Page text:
The heat transfer through a window is shown in Fig. 3. The window glass will transmit part of the incident solar radiation into the indoor space. While the solar radiation penetrates the glass pane, some of the energy will be absorbed by the glass, leading to an increase in the glass temperature, which, in turn, will cause heat to flow in both the indoor and the outdoor directions, first by conduction within the glass and then by convection and radiation at the surfaces at both sides. The heat flows through a building fabric element resulting from the absorbed solar radiation and the outdoor to indoor temperature difference are often treated together through the use of an equivalent outdoor air temperature, called ‘sol-air temperature’, that will, in the absence of the radiant heat exchange, cause the same amount of conduction and convection heat flow through the element. A similar parameter, called ‘environmental temperature’, is used to account for the combined effects of the convective heat transfer from the internal surface to the room air and the radiant energy gain at the surface.
Fig. 3 Heat transfer at a window glass pane.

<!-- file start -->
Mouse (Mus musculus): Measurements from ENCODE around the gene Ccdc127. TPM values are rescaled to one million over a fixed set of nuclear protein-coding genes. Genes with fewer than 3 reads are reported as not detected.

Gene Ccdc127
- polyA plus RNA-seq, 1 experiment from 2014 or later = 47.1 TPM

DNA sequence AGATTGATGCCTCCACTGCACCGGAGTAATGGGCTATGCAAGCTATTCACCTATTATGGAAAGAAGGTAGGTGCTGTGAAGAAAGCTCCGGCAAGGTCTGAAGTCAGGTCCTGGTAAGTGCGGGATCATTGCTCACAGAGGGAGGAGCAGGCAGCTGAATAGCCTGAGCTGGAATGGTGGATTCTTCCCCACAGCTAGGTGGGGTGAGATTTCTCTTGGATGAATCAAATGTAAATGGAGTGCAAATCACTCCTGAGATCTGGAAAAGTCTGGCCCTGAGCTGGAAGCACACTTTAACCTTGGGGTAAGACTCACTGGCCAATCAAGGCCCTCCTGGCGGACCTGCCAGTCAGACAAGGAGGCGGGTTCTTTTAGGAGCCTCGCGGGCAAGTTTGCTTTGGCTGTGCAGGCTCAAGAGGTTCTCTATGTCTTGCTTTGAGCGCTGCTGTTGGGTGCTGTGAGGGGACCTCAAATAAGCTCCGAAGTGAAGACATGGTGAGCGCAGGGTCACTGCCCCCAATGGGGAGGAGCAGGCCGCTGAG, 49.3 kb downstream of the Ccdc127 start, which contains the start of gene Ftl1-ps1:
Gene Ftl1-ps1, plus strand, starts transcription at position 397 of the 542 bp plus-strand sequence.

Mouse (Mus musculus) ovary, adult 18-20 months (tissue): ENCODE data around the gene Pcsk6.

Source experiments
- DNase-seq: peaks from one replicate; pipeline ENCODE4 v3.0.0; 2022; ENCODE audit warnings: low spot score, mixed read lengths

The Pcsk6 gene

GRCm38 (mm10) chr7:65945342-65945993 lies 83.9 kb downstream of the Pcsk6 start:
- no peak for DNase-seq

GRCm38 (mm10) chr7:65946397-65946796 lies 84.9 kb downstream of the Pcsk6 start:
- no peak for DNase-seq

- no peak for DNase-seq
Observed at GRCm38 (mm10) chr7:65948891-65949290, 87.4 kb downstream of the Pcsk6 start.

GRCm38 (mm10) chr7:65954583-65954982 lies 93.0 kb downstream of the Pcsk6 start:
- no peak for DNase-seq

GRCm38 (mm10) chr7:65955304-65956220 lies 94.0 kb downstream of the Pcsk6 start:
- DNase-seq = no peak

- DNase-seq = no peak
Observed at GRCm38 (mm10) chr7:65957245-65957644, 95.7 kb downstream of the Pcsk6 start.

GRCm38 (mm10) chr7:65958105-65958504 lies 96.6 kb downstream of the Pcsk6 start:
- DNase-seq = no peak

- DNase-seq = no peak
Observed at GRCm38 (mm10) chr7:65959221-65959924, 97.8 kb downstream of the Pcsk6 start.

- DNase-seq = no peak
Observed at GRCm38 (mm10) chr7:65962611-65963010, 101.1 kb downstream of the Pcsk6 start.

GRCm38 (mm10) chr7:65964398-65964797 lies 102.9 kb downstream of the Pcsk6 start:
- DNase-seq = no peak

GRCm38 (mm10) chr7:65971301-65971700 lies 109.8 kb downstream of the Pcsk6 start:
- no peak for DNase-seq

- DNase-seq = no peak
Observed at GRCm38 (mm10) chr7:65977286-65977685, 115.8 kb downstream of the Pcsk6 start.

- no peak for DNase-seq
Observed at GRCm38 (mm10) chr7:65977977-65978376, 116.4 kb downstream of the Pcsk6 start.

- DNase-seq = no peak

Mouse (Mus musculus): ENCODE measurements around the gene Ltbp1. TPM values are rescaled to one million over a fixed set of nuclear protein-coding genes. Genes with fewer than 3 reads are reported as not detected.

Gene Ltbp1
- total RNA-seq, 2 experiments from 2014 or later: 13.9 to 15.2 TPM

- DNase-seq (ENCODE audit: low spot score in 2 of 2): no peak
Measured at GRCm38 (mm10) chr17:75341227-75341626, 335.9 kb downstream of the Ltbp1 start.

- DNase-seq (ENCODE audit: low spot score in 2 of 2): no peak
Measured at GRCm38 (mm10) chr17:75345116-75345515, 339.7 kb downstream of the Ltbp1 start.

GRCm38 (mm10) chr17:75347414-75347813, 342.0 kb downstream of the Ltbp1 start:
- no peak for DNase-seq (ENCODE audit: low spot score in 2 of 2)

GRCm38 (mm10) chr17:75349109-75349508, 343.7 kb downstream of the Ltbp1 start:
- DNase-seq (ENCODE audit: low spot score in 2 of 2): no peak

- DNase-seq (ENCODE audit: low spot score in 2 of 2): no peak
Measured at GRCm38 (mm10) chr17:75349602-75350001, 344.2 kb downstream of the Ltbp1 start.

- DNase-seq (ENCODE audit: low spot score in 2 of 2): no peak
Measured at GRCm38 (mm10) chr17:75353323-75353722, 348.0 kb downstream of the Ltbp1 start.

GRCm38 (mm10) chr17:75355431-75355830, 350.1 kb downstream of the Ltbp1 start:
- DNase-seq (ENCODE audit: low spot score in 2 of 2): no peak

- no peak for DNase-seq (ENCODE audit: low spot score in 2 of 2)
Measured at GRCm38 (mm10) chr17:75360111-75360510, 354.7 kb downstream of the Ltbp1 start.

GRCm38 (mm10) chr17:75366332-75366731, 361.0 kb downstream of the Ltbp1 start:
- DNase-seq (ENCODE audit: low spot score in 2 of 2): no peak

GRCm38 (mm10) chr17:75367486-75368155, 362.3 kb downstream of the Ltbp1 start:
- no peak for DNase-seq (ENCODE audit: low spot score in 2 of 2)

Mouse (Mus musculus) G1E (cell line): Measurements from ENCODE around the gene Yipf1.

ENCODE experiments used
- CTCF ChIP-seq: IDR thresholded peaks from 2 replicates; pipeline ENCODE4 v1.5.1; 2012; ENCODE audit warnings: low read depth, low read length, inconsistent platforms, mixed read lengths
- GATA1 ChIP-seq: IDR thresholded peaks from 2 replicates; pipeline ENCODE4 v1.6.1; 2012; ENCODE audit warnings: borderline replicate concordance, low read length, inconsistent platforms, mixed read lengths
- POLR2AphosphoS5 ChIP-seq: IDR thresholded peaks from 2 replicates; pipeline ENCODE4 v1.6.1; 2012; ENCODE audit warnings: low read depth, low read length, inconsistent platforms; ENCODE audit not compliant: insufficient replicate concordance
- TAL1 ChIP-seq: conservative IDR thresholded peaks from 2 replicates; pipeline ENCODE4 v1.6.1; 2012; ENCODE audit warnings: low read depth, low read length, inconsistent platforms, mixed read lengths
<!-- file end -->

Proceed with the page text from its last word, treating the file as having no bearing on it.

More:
Fig. 3 Heat transfer at a window glass pane.
The transmitted solar radiation from the windows will be imparted to the indoor air and become cooling load only after it has been absorbed by the internal surfaces. Consequently, the temperature at such surfaces will rise, leading to convective heat flow from the surfaces into the room air. It is this convective heat flow that will affect the indoor air temperature and constitutes a component of the space cooling load. This cooling load component will differ in magnitude and in the time of occurrence of its peak value from those of the radiant heat gain, as shown in Fig. 4, which is the result of the thermal capacitance of the fabric elements or furniture materials that are subject to thermal irradiation. Besides the short wave radiation from the sun, radiant heat gains from the lighting and equipment and the long wave radiation exchange among the internal surfaces within the space will need to undergo a similar process to become a cooling load.
Fig. 4 Radiant heat gain and the resultant cooling load.
Fig. 4 Radiant heat gain and the resultant cooling load.